Heaney’s ‘dream’ poem is dedicated to the memory of close friend David Hammond, much admired Northern Irish writer, singer, teacher, songwriter, historian, musician, film-maker and broadcaster who died in August 2008. As with all dreams the conscious and sub-conscious contribute ostensibly at random to the dream’s main ‘message’.
In a BBC interview with Eimaar Flanagan of Sept 23, 2010 Heaney insisted the poem was not written – but dreamt. ‘The dream is just recorded in verse that rhymes. It was an extremely strange, haunting dream. One of those dreams that marks, that you don’t forget’.
Heaney’s indirect reference (hence perhaps the quotation marks) to Virgil’s Aenied vi (ll.172-177) – ‘Death’s dark door stands open day and night. But to retrace your steps and get back to upper air, That is the task, that is the undertaking’ echoes the Virgilian expectation that some shade will be returned to life on earth – for them death is reversible.
Pitch-black night – the stuff of nightmare?
A visitor stood before the door of a familiar house. Unlike previous occasions (this time) he was faced with an eerie paradox: an ever welcoming door (open) yet no sign of life (house was dark). The caller sought some reassurance (wherefore I called his name) but heard only his own voice (I knew the answer this time) followed by a resonating quiet (silence) sufficient to halt his progress (kept me standing, listening), a perceptible force-field (it grew backwards and down and out into the street) suggestive of the soundless passage of a shade departing in search of alternative refuge.
Pitch darkness (street lamps too were out) brought him an unprecedented (I felt for the first time) yet palpable (there and then) sense of alienation (stranger, intruder almost). His instinct said ‘get out of here’ (take flight), his reason told him ‘stay’ (there was no danger) ‘you are witnessing a dead man’s soul moving silently on’ (only withdrawal).
For all the sense of loss (emptiness) the dwelling place still exuded its erstwhile joie de vivre and hospitality it once exuded (not unwelcoming).
The visitor’s memory is drawn to a similar site in darkness (midnight hangar) bereft of any further the post-war usefulness (overgrown airfield in late summer) still inhabited by the shadows and memories of a lost domain.
- Heaney’s respect and affection for David Hammond in his lifetime is celebrated in ‘The Singer’s House’ in ‘Field Work’;
- wherefore: as a result of which;
- down and out: as a discrete phrase there is a suggestion homelessness and vagrancy;
- out: not operating;
- intruder: uninvited presence;
- take flight: flee, run away;
- withdrawal: exodus with added sense of ‘something being taken back’;
- hangar: extensive building holding aircraft;
- overgrown: with plants that have been untended, sense of ‘derelict:
- Heaney, who has, of course, been ‘the visitor’ all along, writes elsewhere in his poetry about Toome airfield with its teeming activity during the build-up to D-Day in June 1944 in stark contrast to its silence and disuse once the war was over.
- airfield: Heaney was particularly familiar with the once active, disused Toome airfield close to his Castledawson homes first Mossbawn then The Wood Farm ; The Aerodromein District and Circle describes wartime activity at Toome;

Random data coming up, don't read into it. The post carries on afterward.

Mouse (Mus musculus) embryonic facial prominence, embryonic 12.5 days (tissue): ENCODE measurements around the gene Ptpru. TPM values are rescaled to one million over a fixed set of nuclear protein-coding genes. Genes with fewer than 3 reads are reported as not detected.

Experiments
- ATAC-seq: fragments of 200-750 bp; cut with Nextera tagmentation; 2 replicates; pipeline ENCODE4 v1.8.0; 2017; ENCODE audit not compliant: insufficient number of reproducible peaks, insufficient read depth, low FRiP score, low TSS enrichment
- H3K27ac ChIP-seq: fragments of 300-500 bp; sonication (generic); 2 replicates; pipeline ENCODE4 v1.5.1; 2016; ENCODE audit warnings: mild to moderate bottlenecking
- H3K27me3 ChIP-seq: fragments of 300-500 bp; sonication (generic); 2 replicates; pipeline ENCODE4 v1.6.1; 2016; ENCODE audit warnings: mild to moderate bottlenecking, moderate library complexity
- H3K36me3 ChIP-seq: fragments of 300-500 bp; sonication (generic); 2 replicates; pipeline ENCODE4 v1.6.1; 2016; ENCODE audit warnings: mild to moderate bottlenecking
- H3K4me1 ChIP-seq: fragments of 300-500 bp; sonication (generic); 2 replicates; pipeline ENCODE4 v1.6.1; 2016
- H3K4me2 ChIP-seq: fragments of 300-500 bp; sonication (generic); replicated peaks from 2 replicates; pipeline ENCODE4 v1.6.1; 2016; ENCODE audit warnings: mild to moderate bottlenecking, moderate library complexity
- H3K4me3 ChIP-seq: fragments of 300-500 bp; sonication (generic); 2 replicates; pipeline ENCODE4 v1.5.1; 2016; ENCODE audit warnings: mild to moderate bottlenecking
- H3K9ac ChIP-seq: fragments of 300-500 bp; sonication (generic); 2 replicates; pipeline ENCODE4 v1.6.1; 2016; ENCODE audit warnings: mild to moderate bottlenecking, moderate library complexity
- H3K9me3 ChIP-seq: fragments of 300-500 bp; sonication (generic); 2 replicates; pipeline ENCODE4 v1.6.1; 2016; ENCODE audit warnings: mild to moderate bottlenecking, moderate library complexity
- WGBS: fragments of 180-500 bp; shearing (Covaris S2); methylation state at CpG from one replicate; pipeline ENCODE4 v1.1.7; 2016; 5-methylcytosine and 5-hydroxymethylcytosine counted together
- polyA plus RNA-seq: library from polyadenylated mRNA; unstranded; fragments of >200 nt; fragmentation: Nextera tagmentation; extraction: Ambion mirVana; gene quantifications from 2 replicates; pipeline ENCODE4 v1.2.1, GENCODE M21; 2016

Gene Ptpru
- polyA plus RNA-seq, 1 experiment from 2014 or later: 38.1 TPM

- 4 triplets, lines generally of 10 syllables;
- unusually for the collection Heaney offers a rhyme scheme: knew/ grew; now/ out stranger/danger; hangar/ summer;
- The early frequency of the diphthong as in now… out … down resembles the British ‘ow’, an exclamation of pain;
- Slightly archaic usage: Wherefore; this permits the assonance door/ wherefore;
- The final syllable of the double participle, standing listening, is a continuant that can prolong delivery to reflect the instant;
- Alliterative there and then; well aware/ withdrawal/ unwelcoming;
- Litotes of not unwelcoming that urges amendment
- Frequency of alveolar [t] in stanza 3; assonance: no/ Only; overgrown;
- Vocabulary of the insubstantial; silence/ withdrawal/ emptiness;
- emptiness plays on the double idea: ‘there is nothing there’; ‘there was something there.;
- The use of ‘late’can refer also to death.
- For a celebration of the life of David Hammond, see Seamus Heaney’s obituary in The Guardian newspaper of Thursday 28 August 2008 and Keith Baker’s BBC News Obituary of August 26th
- At times, despite his effort to be consoled, it is as though whatever is being remembered has taken all his heart for speech. This is most apparent in an elegy for the Irish singer David Hammond, which contains four of these three-line stanzas plus one extra line. It is the poem where the struggle between pure lament and the search for comfort in images seems most intense: Colm Tóibín in The Guardian of Saturday 21 August 2010
- Heaney is a meticulous craftsman using combinations of vowel and consonant to form a poem that is something to be listened to.
- the music of the poem: thirteen assonant strands are woven into the text; Heaney places them grouped within specific areas to create internal rhymes , or reprises them at intervals or threads them through the text;
- syllables without highlight are largely the unstressed sound as in common, little [ə]
- alliterative effects allow pulses or beats, soothings or hissings or frictions of consonant sound to modify the assonant melodies; this is sonic engineering of the first order;
- a full breakdown of consonant sounds and where in the mouth they are formed is to be found in the Afterthoughts section;